"Most movie games that we've ever worked on, and I would say most people ever work on, you're lucky to get twelve months," Miller said. "You're in the middle of production on a movie, you're trying to hit a target date of when the movie comes out, all the assets aren't in there, so you wind up having to rush things through."
In Star Trek's case, however, the situation was reversed – development on the game was extended by a full year in order to coincide with the release of Star Trek Into Darkness, the franchise's latest theatrical romp.
"This game was going to come out at a different time," Miller said. "We didn't know when the next movie was going to be, we didn't know if it was going to be holiday, we didn't know if it was going to be summer, and we were just striving for it to make a game. Then when they all started lining up, it was like 'Okay, the movie is going to be here, let's give ourselves a little more development time to make sure they line up and come together.'"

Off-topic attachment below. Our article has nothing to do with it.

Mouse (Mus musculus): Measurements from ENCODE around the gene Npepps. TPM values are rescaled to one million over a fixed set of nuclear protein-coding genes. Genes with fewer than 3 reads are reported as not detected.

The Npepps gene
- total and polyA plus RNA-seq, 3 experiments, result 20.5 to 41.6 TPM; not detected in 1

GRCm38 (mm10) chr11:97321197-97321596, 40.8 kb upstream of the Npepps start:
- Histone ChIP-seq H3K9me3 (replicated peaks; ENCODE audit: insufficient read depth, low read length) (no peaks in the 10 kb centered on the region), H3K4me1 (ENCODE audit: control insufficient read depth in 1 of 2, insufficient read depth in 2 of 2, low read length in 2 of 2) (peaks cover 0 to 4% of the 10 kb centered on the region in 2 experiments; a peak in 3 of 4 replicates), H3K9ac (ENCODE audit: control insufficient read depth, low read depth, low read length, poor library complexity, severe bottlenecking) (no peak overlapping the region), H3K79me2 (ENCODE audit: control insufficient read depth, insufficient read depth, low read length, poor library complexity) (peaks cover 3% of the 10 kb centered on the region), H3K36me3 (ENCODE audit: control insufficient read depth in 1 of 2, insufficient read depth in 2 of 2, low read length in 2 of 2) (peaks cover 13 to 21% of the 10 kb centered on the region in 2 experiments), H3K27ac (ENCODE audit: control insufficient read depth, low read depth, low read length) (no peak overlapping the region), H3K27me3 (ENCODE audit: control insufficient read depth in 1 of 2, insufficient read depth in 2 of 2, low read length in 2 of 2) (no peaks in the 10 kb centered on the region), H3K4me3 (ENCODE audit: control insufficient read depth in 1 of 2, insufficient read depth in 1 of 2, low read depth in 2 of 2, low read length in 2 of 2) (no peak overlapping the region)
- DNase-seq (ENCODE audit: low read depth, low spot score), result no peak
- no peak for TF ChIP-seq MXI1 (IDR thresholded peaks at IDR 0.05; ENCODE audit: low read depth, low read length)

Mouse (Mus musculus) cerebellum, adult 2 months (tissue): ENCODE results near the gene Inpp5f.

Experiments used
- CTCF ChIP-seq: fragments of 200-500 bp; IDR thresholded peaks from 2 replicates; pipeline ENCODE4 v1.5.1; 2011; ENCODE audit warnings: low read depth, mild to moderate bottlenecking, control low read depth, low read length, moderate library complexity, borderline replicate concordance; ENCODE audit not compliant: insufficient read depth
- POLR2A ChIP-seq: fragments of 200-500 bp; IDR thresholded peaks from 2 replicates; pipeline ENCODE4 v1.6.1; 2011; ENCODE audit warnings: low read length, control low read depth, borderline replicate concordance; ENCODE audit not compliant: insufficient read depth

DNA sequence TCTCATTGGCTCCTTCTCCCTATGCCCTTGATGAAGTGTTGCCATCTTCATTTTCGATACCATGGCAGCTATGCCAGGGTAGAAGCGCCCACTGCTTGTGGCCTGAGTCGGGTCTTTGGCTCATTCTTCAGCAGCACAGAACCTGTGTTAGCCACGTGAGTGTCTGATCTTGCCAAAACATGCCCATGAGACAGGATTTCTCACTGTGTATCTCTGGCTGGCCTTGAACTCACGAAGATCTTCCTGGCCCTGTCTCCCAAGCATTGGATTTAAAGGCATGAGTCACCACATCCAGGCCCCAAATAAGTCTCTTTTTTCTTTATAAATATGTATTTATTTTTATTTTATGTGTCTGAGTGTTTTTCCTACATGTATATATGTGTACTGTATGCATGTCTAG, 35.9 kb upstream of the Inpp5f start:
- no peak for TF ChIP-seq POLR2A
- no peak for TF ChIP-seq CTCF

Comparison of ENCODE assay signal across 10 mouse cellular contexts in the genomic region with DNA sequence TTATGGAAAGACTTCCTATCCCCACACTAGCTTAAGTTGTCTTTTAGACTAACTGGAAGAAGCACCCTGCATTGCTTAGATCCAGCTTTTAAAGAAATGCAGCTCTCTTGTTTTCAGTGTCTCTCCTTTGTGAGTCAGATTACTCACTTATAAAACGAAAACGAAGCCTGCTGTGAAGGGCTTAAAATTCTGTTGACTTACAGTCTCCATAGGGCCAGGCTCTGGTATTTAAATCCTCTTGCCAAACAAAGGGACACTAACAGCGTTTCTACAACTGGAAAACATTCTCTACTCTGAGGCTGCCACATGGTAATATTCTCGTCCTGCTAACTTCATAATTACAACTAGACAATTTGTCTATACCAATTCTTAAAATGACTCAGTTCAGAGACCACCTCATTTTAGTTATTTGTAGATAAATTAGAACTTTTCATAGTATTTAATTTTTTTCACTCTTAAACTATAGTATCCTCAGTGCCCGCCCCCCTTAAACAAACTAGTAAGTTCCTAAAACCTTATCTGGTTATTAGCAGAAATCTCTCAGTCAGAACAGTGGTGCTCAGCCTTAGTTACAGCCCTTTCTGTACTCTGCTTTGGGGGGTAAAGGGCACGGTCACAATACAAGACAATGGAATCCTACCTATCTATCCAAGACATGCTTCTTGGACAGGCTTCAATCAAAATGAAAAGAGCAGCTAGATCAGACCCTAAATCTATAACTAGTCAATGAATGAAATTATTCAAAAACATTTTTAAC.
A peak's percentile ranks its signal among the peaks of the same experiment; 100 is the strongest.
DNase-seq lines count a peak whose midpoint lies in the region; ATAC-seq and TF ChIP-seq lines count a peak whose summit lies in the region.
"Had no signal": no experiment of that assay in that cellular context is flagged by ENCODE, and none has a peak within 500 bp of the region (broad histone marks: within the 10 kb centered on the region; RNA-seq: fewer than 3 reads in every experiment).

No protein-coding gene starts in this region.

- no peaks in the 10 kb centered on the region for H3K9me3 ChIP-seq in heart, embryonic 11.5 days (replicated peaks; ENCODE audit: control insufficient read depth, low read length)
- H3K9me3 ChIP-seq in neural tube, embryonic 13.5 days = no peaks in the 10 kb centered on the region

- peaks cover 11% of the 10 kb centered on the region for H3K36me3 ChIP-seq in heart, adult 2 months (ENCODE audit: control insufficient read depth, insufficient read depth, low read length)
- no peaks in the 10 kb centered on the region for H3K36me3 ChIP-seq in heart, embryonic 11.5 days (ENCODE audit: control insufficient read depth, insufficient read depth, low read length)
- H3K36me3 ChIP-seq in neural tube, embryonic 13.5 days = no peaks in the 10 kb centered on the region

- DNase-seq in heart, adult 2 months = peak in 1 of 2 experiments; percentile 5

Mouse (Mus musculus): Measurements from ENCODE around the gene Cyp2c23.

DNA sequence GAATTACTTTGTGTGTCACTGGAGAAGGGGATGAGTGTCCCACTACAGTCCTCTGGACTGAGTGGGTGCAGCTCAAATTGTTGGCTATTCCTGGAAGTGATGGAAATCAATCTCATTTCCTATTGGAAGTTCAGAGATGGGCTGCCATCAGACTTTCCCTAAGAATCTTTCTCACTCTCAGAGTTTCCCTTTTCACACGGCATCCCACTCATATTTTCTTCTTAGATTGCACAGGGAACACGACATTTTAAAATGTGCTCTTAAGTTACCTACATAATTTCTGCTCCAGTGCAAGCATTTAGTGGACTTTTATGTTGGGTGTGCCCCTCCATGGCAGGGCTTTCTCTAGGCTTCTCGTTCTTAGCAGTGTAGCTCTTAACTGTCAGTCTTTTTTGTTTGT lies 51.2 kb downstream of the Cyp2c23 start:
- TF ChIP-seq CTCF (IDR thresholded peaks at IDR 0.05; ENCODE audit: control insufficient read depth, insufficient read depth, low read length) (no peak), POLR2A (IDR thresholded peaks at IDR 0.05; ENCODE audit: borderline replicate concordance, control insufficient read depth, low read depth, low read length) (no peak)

An entire extra year may seem like more than "a little more development time," but that's the sort of call you get to make when you're Paramount. Miller told us that while interaction between Paramount, developer Digital Extremes and writer Marianne Krawczyk was an "amazing collaborative back-and-forth," Paramount's wishes are still, well, paramount.
- Key specs
- Reviews • 18
- Game format Optical disc, Downloadable
- Online features Multiplayer, Voice chat, Video chat, Store, Browser
- Drive capacity 250 GB
- Controller type Wired, Wireless
- Motion controls Accelerometer, Gyroscopic
- Video outputs HDMI (v1.3), RCA / composite
- Released 2012-09-25
Microsoft Xbox One